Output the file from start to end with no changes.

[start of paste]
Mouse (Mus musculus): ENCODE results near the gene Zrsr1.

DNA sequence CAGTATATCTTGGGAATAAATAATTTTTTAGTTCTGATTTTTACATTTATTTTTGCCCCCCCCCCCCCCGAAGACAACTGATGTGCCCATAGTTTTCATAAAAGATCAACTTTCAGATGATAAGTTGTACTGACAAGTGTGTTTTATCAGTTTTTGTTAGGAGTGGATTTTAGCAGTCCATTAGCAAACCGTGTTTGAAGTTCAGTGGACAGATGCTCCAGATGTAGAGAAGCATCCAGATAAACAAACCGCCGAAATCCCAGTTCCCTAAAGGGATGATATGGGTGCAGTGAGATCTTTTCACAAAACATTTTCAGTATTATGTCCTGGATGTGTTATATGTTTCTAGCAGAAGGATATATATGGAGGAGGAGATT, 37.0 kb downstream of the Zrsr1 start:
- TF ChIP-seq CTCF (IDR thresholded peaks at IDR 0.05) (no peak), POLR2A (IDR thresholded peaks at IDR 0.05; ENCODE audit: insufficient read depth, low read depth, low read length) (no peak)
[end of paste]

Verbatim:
Mouse (Mus musculus): ENCODE results near the gene Zrsr1.

DNA sequence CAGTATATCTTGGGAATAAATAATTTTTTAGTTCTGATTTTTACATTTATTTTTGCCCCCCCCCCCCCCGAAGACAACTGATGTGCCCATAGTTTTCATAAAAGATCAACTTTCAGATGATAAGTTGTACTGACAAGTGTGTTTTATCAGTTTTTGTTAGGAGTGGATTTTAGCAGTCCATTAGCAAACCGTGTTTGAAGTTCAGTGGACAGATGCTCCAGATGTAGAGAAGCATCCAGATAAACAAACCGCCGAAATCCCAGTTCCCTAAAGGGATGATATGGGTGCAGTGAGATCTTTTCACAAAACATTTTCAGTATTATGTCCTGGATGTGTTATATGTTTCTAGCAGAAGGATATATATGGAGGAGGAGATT, 37.0 kb downstream of the Zrsr1 start:
- TF ChIP-seq CTCF (IDR thresholded peaks at IDR 0.05) (no peak), POLR2A (IDR thresholded peaks at IDR 0.05; ENCODE audit: insufficient read depth, low read depth, low read length) (no peak)